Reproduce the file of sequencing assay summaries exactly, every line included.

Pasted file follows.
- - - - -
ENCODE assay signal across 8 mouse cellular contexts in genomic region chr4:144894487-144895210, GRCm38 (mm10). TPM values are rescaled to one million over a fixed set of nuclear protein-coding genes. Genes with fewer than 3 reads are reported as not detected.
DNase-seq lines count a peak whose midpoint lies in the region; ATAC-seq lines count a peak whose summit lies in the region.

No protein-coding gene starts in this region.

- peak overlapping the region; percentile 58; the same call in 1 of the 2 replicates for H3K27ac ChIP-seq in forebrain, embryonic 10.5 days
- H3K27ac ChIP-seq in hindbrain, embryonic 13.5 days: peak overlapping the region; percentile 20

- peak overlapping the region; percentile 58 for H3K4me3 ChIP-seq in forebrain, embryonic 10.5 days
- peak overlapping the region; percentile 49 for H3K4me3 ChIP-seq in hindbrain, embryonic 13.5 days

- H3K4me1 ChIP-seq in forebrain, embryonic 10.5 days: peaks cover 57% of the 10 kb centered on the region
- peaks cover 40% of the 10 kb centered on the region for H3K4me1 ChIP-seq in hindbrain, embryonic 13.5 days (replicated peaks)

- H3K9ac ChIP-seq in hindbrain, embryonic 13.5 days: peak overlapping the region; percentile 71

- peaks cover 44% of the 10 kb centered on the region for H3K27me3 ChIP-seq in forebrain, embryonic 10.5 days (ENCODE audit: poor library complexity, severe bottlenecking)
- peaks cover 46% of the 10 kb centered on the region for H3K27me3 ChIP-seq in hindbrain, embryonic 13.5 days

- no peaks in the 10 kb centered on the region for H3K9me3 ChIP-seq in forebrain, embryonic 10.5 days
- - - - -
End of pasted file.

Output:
ENCODE assay signal across 8 mouse cellular contexts in genomic region chr4:144894487-144895210, GRCm38 (mm10). TPM values are rescaled to one million over a fixed set of nuclear protein-coding genes. Genes with fewer than 3 reads are reported as not detected.
DNase-seq lines count a peak whose midpoint lies in the region; ATAC-seq lines count a peak whose summit lies in the region.

No protein-coding gene starts in this region.

- peak overlapping the region; percentile 58; the same call in 1 of the 2 replicates for H3K27ac ChIP-seq in forebrain, embryonic 10.5 days
- H3K27ac ChIP-seq in hindbrain, embryonic 13.5 days: peak overlapping the region; percentile 20

- peak overlapping the region; percentile 58 for H3K4me3 ChIP-seq in forebrain, embryonic 10.5 days
- peak overlapping the region; percentile 49 for H3K4me3 ChIP-seq in hindbrain, embryonic 13.5 days

- H3K4me1 ChIP-seq in forebrain, embryonic 10.5 days: peaks cover 57% of the 10 kb centered on the region
- peaks cover 40% of the 10 kb centered on the region for H3K4me1 ChIP-seq in hindbrain, embryonic 13.5 days (replicated peaks)

- H3K9ac ChIP-seq in hindbrain, embryonic 13.5 days: peak overlapping the region; percentile 71

- peaks cover 44% of the 10 kb centered on the region for H3K27me3 ChIP-seq in forebrain, embryonic 10.5 days (ENCODE audit: poor library complexity, severe bottlenecking)
- peaks cover 46% of the 10 kb centered on the region for H3K27me3 ChIP-seq in hindbrain, embryonic 13.5 days

- no peaks in the 10 kb centered on the region for H3K9me3 ChIP-seq in forebrain, embryonic 10.5 days